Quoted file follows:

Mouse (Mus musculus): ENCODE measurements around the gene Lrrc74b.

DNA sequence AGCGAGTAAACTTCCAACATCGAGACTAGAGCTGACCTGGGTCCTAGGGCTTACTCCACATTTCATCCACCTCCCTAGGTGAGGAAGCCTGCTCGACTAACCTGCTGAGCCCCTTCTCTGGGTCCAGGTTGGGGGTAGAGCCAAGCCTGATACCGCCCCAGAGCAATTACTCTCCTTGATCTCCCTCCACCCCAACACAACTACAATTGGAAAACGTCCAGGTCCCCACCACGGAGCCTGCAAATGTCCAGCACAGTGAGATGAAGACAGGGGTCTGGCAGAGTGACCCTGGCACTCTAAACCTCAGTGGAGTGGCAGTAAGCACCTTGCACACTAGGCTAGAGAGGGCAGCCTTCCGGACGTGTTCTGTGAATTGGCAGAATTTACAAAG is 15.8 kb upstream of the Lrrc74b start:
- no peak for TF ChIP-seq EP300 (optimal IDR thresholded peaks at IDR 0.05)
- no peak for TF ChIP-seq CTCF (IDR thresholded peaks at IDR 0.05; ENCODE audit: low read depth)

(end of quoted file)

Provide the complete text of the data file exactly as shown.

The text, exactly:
Mouse (Mus musculus): ENCODE measurements around the gene Lrrc74b.

DNA sequence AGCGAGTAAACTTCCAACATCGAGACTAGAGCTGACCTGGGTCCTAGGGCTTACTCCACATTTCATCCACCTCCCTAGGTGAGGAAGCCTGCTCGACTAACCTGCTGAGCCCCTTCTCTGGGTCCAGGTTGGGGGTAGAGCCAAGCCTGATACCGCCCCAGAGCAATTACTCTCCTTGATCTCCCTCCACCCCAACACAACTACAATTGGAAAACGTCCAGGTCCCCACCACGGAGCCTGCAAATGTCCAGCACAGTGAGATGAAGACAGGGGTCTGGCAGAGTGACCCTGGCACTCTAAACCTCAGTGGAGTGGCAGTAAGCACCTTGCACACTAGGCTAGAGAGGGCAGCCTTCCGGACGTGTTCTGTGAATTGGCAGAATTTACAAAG is 15.8 kb upstream of the Lrrc74b start:
- no peak for TF ChIP-seq EP300 (optimal IDR thresholded peaks at IDR 0.05)
- no peak for TF ChIP-seq CTCF (IDR thresholded peaks at IDR 0.05; ENCODE audit: low read depth)